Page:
Preferred Name

Christine Fasching Maphis

Creative Commons License

Creative Commons License
This work is licensed under a Creative Commons Attribution-Noncommercial-No Derivative Works 4.0 License.

ORCID

https://orcid.org/0000-0003-0494-5397

Date of Graduation

12-19-2020

Document Type

Dissertation

Degree Name

Doctor of Nursing Practice (DNP)

Department

School of Nursing

Advisor(s)

Linda Hulton, PhD, RN

Abstract

Recommendations regarding the need to prepare nurses and other health care providers (HCPs) for the health impacts of climate change (CC) have grown ubiquitous in the literature. Timely, efficient and sustainable strategies by the health care industry are necessary. Failure to act is predicted to result in catastrophic and lethal population health consequences. A growing body of research identifies related knowledge gaps and supports HCP competencies and best practice interventions to mitigate adverse population health impacts of CC. A social ecological framework and the PRECEDE-PROCEED approach were employed to develop and evaluate a series of online webinars designed to equip nurses and other HCP’s to incorporate strategies to mitigate, adapt and build resilience to the health impacts of climate change into their practice and professional ethic. A pilot Program Evaluation project was undertaken to examine the constructs of awareness, motivation, concern, and engagement in personal and professional climate related behaviors and the impact that the series of educational webinars had on participants. Comparison was made to determine differences between groups and any self-reported changes in the constructs between pre and post webinar participation. Participants were highly aware, motivated, concerned and engaged in personal mitigation and resilience building behaviors. They indicated a sense of knowledge deficit, lack of confidence, and being overwhelmed as barriers to HCP engagement in climate related professional behaviors. Study results indicate that although participants are willing to speak with personal associates about the population health risks associated with climate change, they do not feel prepared, knowledgeable, or confident to participate in professional behaviors or communicate with colleagues and legislators in order to protect the population from these risks which are predicted to be imminently associated with climate change. The study was limited by small sample size, data collection challenges, and presumable ceiling effect and social desirability bias. This pilot program evaluation study supports the need for immediate development of competency based curricula and practice guidelines to equip, and empower HCP’s to meet their professional ethical obligation to protect human health.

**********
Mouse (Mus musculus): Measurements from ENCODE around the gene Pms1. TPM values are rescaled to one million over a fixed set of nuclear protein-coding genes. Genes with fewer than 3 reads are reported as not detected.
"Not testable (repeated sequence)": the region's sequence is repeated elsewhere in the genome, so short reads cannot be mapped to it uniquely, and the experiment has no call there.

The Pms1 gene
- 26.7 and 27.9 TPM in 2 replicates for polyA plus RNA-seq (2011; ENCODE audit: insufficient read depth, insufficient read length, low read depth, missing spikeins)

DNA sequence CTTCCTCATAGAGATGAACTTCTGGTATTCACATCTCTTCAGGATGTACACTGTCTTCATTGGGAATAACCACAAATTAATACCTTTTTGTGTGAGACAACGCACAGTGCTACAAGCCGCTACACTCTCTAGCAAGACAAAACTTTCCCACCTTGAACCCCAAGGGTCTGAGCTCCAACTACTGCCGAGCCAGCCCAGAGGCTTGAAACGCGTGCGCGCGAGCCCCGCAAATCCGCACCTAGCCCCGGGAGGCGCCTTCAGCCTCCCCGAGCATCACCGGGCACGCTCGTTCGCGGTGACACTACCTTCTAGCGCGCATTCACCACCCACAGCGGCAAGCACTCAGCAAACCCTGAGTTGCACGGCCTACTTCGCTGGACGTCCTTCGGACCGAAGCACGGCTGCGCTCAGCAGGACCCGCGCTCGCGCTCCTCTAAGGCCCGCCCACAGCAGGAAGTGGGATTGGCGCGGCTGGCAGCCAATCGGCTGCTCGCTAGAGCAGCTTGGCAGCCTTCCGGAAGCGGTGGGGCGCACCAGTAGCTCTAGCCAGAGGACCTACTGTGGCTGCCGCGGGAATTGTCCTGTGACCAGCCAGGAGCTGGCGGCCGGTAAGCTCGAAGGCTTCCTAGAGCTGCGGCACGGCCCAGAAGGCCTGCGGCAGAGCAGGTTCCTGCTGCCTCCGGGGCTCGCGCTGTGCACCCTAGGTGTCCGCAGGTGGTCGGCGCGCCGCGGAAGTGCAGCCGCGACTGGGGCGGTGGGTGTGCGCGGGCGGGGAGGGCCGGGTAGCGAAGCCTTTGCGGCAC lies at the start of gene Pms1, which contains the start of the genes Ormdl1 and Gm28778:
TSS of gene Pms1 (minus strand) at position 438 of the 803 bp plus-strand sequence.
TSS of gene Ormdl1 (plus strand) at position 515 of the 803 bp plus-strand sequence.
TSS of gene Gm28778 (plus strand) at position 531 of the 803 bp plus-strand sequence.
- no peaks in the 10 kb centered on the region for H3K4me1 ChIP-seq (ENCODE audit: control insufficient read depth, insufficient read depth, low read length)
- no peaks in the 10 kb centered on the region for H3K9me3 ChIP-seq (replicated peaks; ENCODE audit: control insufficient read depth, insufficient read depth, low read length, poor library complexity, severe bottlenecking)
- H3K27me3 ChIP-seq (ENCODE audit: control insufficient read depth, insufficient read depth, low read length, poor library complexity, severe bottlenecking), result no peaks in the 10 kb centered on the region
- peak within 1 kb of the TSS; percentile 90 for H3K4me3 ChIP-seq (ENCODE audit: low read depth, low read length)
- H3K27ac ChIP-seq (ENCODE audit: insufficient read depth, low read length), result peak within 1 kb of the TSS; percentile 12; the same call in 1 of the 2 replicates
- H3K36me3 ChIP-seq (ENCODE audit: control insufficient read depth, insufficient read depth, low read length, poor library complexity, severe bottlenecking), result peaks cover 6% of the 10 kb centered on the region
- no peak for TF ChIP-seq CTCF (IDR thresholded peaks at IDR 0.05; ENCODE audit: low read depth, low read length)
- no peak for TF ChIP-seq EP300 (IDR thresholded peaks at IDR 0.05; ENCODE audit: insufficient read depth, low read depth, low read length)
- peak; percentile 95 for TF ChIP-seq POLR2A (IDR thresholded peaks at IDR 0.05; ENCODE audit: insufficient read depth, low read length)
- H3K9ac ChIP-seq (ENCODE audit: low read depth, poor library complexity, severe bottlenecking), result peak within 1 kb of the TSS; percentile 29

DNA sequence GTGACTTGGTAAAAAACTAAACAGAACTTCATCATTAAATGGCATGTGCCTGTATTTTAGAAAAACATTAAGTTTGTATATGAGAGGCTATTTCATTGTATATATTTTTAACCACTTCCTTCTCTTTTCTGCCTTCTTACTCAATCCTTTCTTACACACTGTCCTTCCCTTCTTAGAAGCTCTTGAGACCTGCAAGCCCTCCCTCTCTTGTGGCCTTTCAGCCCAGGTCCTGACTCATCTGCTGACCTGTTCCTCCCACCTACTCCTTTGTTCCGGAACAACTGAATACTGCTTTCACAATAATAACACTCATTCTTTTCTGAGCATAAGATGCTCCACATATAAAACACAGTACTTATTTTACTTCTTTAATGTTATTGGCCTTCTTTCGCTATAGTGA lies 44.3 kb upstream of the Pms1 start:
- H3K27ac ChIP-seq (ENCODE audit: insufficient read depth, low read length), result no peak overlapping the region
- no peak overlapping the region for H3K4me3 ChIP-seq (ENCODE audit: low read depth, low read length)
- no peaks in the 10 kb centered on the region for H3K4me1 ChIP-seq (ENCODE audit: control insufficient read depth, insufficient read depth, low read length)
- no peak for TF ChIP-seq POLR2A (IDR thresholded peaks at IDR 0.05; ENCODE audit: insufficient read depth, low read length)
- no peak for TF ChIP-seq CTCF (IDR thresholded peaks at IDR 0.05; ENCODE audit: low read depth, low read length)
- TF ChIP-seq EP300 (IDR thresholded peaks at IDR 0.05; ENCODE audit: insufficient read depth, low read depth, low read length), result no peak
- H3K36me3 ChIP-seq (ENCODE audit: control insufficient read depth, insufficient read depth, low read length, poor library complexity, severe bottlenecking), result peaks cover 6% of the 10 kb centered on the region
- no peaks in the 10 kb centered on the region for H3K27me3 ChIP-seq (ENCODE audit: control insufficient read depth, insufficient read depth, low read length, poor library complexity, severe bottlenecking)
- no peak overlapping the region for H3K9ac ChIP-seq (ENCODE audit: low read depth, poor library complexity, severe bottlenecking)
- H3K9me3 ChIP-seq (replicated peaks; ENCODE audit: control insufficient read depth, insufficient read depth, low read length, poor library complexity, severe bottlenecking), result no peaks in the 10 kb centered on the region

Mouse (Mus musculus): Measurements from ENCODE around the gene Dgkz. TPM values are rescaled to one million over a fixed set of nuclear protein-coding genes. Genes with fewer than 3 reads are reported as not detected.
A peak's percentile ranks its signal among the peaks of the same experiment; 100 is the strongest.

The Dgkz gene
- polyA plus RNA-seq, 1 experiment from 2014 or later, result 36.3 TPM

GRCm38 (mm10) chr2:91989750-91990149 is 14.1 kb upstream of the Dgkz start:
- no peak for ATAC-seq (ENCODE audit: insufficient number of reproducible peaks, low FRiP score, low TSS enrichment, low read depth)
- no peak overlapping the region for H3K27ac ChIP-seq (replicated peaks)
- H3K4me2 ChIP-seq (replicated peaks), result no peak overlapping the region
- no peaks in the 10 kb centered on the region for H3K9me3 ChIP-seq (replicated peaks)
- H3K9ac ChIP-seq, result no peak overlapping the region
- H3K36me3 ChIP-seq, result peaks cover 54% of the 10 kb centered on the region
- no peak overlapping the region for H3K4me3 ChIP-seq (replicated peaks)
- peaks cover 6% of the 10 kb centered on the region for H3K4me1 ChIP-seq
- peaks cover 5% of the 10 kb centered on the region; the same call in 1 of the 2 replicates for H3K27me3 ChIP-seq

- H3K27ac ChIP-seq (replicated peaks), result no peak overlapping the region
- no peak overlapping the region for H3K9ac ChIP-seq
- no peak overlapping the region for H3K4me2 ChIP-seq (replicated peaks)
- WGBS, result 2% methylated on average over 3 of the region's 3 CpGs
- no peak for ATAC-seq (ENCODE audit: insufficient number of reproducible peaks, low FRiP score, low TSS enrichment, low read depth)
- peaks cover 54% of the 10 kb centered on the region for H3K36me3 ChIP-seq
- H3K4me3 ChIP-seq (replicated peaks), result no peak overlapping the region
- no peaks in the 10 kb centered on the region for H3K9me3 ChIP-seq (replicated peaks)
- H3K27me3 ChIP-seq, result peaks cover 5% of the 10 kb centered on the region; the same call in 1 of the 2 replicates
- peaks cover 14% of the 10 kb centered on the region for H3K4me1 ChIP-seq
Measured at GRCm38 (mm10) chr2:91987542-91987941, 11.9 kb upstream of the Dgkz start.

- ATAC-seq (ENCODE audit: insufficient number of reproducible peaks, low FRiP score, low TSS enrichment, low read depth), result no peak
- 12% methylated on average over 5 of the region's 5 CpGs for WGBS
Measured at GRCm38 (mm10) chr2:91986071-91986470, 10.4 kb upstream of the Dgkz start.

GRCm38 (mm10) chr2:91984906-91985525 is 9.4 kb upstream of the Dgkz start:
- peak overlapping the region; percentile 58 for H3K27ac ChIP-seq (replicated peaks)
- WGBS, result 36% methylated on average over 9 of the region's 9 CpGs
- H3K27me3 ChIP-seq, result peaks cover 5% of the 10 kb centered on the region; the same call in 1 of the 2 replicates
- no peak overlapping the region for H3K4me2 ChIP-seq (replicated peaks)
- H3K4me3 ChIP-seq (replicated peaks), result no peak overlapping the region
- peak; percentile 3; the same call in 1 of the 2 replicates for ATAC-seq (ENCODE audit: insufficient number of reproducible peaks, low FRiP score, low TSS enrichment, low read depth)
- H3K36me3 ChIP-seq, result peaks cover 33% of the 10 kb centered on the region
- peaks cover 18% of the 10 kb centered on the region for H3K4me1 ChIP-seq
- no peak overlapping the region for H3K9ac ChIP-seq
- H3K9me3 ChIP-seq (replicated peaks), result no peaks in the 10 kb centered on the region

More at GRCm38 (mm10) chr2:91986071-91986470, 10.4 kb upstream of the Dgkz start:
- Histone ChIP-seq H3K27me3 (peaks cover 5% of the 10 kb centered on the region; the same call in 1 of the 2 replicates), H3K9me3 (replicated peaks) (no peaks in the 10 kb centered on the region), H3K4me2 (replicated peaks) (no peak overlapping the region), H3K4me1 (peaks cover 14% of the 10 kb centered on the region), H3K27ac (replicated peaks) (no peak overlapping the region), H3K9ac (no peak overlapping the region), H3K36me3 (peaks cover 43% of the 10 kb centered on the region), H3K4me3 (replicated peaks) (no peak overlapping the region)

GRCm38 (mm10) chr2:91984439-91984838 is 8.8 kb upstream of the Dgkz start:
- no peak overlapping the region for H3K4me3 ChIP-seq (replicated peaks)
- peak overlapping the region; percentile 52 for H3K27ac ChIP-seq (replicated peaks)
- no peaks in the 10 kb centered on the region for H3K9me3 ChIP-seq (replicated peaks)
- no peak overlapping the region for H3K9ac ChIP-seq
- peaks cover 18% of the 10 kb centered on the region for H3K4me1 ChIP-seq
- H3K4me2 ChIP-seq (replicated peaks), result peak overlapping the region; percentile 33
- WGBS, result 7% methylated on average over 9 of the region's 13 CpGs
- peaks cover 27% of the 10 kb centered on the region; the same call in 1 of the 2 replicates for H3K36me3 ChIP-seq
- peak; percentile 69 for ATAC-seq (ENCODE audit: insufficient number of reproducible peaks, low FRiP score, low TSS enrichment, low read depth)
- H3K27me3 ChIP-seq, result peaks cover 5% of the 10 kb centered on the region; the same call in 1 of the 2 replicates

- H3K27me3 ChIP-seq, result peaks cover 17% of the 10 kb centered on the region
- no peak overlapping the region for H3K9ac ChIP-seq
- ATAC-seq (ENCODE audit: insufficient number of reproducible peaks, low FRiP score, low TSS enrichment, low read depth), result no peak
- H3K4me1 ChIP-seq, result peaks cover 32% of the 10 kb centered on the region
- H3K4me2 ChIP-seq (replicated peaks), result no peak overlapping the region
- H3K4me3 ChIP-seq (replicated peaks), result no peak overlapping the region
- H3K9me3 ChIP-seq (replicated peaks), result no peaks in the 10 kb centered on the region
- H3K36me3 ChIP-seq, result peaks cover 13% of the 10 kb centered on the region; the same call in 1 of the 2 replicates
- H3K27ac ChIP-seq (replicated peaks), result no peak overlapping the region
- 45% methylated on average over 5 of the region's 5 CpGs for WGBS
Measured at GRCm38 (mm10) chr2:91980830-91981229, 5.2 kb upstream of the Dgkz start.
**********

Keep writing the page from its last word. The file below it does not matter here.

Keywords: Health care providers, climate change, environmental sustainability, education

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